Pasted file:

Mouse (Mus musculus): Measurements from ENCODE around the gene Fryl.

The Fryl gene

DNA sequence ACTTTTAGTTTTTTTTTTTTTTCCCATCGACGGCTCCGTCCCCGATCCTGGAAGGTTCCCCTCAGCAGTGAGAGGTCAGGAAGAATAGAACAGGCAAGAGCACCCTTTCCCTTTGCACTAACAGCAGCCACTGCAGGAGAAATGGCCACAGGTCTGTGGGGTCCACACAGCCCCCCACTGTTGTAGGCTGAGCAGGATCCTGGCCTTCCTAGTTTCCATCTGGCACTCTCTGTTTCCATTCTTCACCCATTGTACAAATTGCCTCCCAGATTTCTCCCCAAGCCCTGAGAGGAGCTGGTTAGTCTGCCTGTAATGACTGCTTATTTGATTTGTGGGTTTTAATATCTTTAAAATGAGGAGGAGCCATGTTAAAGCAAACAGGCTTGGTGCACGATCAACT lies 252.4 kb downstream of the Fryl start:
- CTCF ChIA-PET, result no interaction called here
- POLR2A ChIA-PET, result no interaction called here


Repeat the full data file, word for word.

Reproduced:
Mouse (Mus musculus): Measurements from ENCODE around the gene Fryl.

The Fryl gene

DNA sequence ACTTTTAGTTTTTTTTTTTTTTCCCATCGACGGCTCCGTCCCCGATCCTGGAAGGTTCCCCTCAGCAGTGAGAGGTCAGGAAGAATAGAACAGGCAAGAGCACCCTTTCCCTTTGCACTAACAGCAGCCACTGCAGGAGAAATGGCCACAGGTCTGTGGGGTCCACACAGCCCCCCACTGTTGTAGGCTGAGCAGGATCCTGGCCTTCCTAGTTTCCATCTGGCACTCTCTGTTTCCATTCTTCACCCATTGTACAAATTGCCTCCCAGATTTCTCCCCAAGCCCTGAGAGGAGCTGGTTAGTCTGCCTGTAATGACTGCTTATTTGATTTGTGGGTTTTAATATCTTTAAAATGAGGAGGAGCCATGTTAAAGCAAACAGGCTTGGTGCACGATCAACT lies 252.4 kb downstream of the Fryl start:
- CTCF ChIA-PET, result no interaction called here
- POLR2A ChIA-PET, result no interaction called here